Your instructor may ask you to use
primary and secondary sources in your literature research assignment.
This video is to help you learn what they are,and how to identify them. First, let’s talk about primary sources.
A primary source is the original work of literature.
When you’re writing a research paper, your primary source is
the work of literature you’re researching. For example, if I am writing a paper
on Jane Eyre by Charlotte Bronte, the novel Jane Eyre itself is a primary source. For literature, primary sources are novels, poetry or plays. This is true whether they are in print or electronic format.
A primary source does not interpret or evaluate another source.
They are the materials on which other research is based.
Jane Eyre is an original creation, and doesn’t interpret other works of literature,
and that’s what makes it a primary source. Now, let’s discuss
secondary sources. A secondary source is written
about a primary source, and it does provide analysis and interpretation.
It is usually a publication — a book or a journal article—
and may cite or quote primary sources. In the example here,
we’re looking at page from a book called “A Day with Charlotte Bronte,”
and you can see that the top half of the page is the author writing about
the novel Jane Eyre, and the bottom half of the page
is a quote from Jane Eyre itself. Secondary sources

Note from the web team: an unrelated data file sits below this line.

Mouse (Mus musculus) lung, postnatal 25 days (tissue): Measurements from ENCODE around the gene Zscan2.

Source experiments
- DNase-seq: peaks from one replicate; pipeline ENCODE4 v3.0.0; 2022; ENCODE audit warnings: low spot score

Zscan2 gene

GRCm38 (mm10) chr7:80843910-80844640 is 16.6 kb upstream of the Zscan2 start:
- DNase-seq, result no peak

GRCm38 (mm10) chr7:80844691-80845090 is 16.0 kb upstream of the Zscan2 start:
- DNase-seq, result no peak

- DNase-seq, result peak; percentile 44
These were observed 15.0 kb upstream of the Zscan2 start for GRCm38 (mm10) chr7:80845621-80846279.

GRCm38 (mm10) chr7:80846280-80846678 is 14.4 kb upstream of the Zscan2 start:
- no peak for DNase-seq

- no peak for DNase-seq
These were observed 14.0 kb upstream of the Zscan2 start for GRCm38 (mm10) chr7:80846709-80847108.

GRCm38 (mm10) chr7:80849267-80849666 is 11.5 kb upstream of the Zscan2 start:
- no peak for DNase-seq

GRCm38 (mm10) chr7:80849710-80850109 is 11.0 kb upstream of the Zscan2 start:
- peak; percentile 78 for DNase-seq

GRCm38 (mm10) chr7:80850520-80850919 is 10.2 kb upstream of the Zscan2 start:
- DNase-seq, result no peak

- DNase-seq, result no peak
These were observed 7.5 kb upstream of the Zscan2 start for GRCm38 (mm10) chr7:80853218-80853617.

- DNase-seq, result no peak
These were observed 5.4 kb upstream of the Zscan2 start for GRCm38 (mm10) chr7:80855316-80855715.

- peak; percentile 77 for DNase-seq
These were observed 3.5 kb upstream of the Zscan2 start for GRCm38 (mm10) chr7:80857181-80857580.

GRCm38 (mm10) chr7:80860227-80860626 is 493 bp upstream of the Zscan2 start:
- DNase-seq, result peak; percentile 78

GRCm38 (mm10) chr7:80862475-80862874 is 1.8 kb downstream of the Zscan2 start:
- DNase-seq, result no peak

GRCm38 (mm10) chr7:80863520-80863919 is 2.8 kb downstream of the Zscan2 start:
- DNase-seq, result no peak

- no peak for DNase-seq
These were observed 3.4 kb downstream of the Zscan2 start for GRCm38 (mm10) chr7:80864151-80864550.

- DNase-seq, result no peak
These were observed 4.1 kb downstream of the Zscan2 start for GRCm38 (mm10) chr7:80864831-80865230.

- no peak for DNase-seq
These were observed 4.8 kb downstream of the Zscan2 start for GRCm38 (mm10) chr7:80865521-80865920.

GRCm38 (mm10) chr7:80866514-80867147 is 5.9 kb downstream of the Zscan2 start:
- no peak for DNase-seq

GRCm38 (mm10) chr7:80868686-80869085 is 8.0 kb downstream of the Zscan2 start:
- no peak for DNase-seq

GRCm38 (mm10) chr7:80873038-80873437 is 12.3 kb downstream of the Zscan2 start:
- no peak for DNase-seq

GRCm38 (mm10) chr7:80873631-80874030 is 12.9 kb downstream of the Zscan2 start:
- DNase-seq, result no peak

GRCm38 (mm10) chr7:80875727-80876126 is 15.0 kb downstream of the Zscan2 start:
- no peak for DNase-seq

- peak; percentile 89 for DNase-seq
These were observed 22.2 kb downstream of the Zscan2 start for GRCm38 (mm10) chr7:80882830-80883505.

usually quote or cite primary sources, and they may be written
during or after the time period of the primary source.
Jane Eyre was published in 1847, and this book is from 1911.
Secondary sources in literature are usually literary criticism,
which focus on analyzing and interpreting
works of literature. So when you’re looking
for literary criticism, where should you look? You can look up books and ebooks of literary criticism in GIL-Find, the library catalog. Using the title of the book
or the author’s name, and the word “criticism”
will help you find secondary sources. If you’re looking for
articles from journals, GALILEO has a group of databases
about literature and literary criticism. You can find them
under the “browse by subject” option below the search box
at the top of the page. And that’s the difference
between primary and secondary sources in literature.
If you’ve got questions about this or other research topics,
you can get in touch with a GPC Librarian through chat, text, email, phone
or at any GPC library. When we’re closed
our Frequently Asked Questions can help you.
All of our contact information is available at this URL.
Thanks for watching this video.

Author Since: Mar 11, 2019

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